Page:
Epi Log recently wrote about how the Texas Department of Correction’s Web site used to display last meal requests (up until 2003) and some can still be seen in their archives. But sleuthing around the web I found a site that recovered list of final meals (click here to see it).
It’s fascinating if morbid reading, from suicidal murderer Charles Rumbaugh’s single flour tortilla and glass of water to shotgun-wielding killer Stanley Baker Jr., whose request makes you wonder whether he was trying to cheat the state of an execution by rupturing his own stomach. His last meal? Two 16-ounce ribeye steaks, one pound of turkey breast (sliced thin), 12 strips of bacon, two large hamburgers (with mayo, onion and lettuce), two large baked potatoes (with butter, sour cream, cheese and chives), four slices of cheese (or one-half pound of grated cheddar cheese), chef salad (with blue-cheese dressing), two ears of corn on the cob, one pint of mint chocolate-chip ice cream, and four vanilla Cokes (or Mr. Pibb).
You can also check out Dead Man Eating, a website that focuses on recent death row inmate’s last requests. The most recent?
Elijah Page, July 11, 2007 – the menu: steak with A-1 sauce, jalapeno poppers with cream sauce, onion rings, and a salad with cherry tomatoes, ham chunks, shredded cheese, bacon bits, and blue cheese and ranch dressing. He wanted lemon iced tea and coffee to drink and ice cream for dessert.
And before that?
John Washington Hightower, June 26, 2007 – the menu: had a final meal request of four fried pork chops, collard greens with boiled okra and “boiling meat”, fried corn, fried fatback, fried green tomatoes, cornbread, lemonade, one pint of strawberry ice cream and three glazed donuts.
Here’s some other good ones…
Thomas Grasso, 1995 – The signature meal in “Last Suppers”. Mr. Grasso devoured a dozen steamed mussels, a Burger King double cheeseburger with mustard, mayonnaise, lettuce and tomato, a can of Franco-American spaghetti with meatballs, a mango, half of a pumpkin pie with whipped cream, and a strawberry milkshake. But, there was a problem. Mr. Grasso had been served spaghetti and meatballs, but had actually requested Spaghetti-O’s. He did not take this slight lightly, his last words included this complaint, “I did not get my Spaghetti-O’s. I got spaghetti. I want the press to know this!”
Still not satisfied? Here’s an interview with a death row chef.
Not enough? Pick up the book My Last Supper: 50 Great Chefs and Their Final Meals, by Melanie Dunea. You can get your copy from Amazon for $26.37 or at a bookstore near you. I might have to pick up a copy for myself.
Annie Leibovitz meets Heat in this award-winning photographer’s stunning celebration of world-famous chefs and their final meals.
Chefs have been playing the “My Last Supper” game among themselves for decades, if not centuries, but it had always been kept within the profession until now. Melanie Dunea came up with the ingenious idea to ask fifty of the world’s famous chefs to let her in on this insider’s game and tell her what their final meals would be. My Last Supper showcases their fascinating answers alongside stunning Vanity Fair–style portraits. Their responses are surprising, refreshing, and as distinct from each other as the chefs themselves. The portraits—gorgeous, intimate, and playful—are informed by their answers and reveal the passions and personalities of the most respected names in the business. Lastly, one recipe from each landmark meal is included in the back of the book. With My Last Supper, Dunea found a way into the typically harried, hidden minds of the people who have turned preparing food into an art. Who wouldn’t want to know where Alain Ducasse would like his supper to be? And who would prepare Daniel Boulud’s final meal? What would Anthony Bourdain’s guest list look like? As the clock ticked, what album would Gordon Ramsay be listening to? And just what would Mario Batali eat for the last time?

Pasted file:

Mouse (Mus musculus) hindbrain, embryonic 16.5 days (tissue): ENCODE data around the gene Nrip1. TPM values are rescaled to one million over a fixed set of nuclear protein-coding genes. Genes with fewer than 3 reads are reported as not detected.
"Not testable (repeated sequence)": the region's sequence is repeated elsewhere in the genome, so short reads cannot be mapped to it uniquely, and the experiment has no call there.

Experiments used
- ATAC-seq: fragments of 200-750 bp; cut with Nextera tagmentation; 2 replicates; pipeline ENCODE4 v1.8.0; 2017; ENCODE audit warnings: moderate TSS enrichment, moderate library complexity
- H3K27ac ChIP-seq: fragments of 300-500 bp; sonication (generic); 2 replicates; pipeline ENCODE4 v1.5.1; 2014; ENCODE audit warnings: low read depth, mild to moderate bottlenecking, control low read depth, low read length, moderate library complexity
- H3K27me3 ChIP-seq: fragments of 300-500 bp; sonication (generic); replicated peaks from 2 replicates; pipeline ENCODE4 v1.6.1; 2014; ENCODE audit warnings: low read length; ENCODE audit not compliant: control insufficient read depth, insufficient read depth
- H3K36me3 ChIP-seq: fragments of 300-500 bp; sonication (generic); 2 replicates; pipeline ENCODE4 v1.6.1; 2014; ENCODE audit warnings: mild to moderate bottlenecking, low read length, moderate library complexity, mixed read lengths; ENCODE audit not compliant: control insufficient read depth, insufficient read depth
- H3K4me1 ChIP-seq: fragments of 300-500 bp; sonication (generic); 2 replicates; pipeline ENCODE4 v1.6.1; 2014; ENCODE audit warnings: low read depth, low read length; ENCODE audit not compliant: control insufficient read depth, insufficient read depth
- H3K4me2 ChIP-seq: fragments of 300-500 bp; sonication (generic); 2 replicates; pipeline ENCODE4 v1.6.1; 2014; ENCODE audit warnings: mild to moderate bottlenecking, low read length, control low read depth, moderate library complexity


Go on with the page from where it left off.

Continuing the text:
Featuring: Ferrán Adrià, José Andrés, Dan Barber, Lidia Bastianich, Mario Batali, Rick Bayless, Michelle Bernstein, Daniel Boulud, Anthony Bourdain, Scott Conant, Gary Danko, Hélène Darroze, Alain Ducasse, Wylie Dufresne, Suzanne Goin, Gabrielle Hamilton, Fergus Henderson, Thomas Keller, Giorgio Locatelli, Masa Kobayashi, Nobu, Jamie Oliver, Jacques Pepin, Gordon Ramsay, Michel Richard, Eric Ripert, Marcus Samuelsson, Charlie Trotter, Jean-Georges Vongerichten and more… (from Amazon)
So what would your last meal be?
Back in March I posted an blog entry titled “How Long Will It Last” which discussed different kinds of food and how long they were good for. To this day, that remains one of the most viewed blog entries on the site.